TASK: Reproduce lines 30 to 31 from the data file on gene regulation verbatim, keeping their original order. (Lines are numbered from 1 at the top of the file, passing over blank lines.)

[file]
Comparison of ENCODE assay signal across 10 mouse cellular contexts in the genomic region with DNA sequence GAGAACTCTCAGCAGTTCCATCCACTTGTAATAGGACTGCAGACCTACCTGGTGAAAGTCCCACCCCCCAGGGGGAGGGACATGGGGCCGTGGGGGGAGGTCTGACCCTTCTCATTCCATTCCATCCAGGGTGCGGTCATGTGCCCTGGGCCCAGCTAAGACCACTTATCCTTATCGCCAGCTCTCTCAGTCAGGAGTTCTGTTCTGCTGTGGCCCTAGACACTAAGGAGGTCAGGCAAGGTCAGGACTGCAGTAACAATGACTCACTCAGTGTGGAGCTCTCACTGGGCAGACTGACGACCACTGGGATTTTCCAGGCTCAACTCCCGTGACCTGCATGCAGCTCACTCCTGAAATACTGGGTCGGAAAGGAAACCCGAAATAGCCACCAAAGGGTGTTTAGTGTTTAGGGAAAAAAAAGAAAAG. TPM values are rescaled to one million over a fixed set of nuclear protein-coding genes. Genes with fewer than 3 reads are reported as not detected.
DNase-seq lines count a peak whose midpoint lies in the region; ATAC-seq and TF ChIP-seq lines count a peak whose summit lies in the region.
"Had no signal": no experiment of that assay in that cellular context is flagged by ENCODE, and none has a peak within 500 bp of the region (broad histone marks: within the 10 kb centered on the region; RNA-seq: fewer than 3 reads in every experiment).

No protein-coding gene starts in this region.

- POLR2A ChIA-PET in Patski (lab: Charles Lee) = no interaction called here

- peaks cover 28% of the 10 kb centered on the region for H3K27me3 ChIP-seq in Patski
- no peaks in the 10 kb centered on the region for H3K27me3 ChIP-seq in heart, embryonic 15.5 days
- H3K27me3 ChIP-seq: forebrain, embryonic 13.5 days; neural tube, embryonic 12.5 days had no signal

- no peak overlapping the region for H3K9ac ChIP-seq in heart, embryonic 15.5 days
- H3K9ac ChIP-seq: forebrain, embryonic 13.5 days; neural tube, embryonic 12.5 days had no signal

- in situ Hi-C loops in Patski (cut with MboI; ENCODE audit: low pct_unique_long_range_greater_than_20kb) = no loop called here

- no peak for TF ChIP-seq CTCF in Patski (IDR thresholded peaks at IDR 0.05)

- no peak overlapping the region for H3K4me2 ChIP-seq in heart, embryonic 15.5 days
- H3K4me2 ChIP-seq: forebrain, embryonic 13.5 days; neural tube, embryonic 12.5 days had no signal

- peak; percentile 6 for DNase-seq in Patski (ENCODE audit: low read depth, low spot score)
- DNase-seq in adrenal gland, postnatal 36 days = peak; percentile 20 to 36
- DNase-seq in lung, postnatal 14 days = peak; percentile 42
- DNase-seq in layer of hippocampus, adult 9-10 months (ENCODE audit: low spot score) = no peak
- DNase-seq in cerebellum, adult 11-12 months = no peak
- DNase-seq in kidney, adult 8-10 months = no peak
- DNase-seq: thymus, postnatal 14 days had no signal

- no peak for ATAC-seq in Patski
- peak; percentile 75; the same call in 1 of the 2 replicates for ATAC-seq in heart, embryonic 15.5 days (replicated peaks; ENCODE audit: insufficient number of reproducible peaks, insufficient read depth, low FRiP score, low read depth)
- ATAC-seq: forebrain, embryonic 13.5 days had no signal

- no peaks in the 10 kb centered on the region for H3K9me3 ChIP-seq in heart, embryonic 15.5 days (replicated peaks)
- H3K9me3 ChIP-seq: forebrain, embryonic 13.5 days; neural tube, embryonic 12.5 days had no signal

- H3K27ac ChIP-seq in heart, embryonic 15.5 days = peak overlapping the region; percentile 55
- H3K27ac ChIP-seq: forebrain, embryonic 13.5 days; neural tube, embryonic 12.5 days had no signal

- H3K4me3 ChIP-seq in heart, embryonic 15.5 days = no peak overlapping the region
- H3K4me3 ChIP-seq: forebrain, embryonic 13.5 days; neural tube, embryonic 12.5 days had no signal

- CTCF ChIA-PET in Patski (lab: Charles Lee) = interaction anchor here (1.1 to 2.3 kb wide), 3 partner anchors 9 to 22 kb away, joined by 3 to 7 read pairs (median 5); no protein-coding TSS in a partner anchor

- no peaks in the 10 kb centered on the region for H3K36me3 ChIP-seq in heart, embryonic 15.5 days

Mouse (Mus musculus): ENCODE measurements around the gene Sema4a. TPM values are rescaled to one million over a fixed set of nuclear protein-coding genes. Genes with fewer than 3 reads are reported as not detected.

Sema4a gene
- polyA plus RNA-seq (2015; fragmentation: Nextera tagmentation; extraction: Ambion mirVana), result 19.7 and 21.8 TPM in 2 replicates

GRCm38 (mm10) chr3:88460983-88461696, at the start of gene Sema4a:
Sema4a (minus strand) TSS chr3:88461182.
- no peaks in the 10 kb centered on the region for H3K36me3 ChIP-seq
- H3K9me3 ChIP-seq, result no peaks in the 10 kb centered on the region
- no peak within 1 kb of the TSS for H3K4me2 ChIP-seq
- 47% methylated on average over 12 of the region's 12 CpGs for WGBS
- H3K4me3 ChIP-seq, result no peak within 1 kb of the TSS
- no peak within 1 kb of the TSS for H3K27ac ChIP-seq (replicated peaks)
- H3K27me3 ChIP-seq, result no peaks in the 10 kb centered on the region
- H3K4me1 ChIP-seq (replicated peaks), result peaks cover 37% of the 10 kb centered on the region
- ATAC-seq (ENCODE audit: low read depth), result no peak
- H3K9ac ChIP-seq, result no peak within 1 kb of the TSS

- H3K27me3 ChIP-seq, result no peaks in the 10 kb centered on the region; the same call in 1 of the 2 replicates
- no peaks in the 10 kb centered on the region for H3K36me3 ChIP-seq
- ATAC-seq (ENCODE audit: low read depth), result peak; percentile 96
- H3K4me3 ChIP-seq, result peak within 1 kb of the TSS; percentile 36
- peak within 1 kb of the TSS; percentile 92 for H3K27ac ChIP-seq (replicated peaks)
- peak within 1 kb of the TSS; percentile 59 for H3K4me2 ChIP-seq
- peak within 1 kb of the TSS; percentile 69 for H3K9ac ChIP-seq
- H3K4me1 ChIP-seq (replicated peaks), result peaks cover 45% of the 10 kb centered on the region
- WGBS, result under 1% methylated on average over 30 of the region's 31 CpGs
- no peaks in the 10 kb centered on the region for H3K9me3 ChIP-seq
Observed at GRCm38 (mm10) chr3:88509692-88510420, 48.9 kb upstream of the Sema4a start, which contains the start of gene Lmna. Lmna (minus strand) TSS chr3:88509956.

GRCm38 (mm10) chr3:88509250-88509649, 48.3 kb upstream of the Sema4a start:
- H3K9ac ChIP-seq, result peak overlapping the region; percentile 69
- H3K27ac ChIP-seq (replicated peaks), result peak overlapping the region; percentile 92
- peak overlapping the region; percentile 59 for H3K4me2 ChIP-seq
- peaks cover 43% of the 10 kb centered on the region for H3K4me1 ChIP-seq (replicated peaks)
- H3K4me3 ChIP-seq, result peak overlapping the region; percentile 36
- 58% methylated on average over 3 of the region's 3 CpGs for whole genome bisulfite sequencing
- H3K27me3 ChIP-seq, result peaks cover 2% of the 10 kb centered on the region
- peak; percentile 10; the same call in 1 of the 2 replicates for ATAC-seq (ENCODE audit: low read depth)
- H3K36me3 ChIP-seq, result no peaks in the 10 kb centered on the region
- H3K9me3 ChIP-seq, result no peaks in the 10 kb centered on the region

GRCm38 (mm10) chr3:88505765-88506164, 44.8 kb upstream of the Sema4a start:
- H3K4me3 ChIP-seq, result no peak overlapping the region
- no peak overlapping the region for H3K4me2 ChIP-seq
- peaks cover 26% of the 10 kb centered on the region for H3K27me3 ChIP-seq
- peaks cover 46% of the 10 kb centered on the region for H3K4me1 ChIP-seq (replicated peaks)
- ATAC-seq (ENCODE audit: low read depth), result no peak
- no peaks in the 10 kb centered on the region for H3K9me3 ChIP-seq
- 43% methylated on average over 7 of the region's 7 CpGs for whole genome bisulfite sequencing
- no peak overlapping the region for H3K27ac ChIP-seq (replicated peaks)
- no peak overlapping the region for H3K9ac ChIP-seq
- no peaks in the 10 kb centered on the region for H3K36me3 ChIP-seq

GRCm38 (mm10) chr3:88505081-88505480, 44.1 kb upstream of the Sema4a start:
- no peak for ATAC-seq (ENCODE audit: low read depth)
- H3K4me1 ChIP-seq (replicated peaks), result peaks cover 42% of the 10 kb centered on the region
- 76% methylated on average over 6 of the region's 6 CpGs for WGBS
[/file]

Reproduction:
- H3K4me3 ChIP-seq: forebrain, embryonic 13.5 days; neural tube, embryonic 12.5 days had no signal

- CTCF ChIA-PET in Patski (lab: Charles Lee) = interaction anchor here (1.1 to 2.3 kb wide), 3 partner anchors 9 to 22 kb away, joined by 3 to 7 read pairs (median 5); no protein-coding TSS in a partner anchor